Once that was over, it was back to the exhibit hall. There were plenty of different booths where you could buy comics, t-shirts, and toys. One of the more interesting booths was the one designated to the new Stan Lee cologne. The label used his trademark glasses and moustache silhouette. While there are many ways people may aspire to be more like Stan Lee, I’m not sure that smelling like him is one of those.
The final two panels we went two were “The Doctor Who 50th Anniversary” and “Oddball Comics: The Strange, Weird, Wacky Moments and Characters In Comics”. I guess I should say "tried to attend" for the Doctor Who panel because we couldn’t get in. There was already a line that stretched the length of the convention center waiting to get in. And from our previous experience in the lightsaber panel we knew there was no way all of those people were going to fit in that room. There wasn’t anybody really famous that was listed for the panel, but maybe being the one panel that dealt with a popular show was the reason for the long line. Or maybe it was because the description said “not-to-be-missed guests” like someone super big was going to appear. Later on in the day, I overheard a couple people talking about the panel and they said that none of the panel showed up and it basically turned into a cosplay event by a bunch of Doctor Who fans.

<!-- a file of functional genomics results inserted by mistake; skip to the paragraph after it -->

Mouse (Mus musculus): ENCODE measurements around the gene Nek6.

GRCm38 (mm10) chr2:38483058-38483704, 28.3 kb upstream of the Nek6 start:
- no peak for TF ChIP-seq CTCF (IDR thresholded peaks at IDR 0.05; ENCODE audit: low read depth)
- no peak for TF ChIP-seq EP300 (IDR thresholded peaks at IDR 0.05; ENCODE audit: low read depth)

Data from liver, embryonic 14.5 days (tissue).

Fortunately, the Oddball Comics panel was a great load of fun. Scott Shaw!, cartoonist/artist, did a PowerPoint presentation with very rare and strange comic-book covers. While he showed them, he made fun of them and explained how absurd each one was. Jessica Tseang played his straight man and would ask questions about the artwork shown, which constantly set him up for great comeback lines. Some of the comics featured Woody Woodpecker selling duct tape, a man made of a corncob, a fat man who could separate into two halves with his top half becoming a flying saucer. Shaw! did not avoid controversy, not only making fun of some political comics but also of Stan Lee, who had created one of the oddball comics.
Overall, I had a nice time. I was impressed by how much things had changed, but was disappointed in how unorganized it was for the panels and the unprofessionalism of guests not to show up as expected. Friday felt a little like a throwaway day as it didn’t have the best panels or even the special guests. Edward James Olmos was there on Friday signing autographs and didn’t have any lines, but the bigger ones like Bruce Campbell, Alyssa Milano, Louie Anderson, and Weird Al were all on other days. So next year when I go I’m going to pick any other day than Friday, but next year I’ll be looking forward to going knowing how much I enjoyed this year.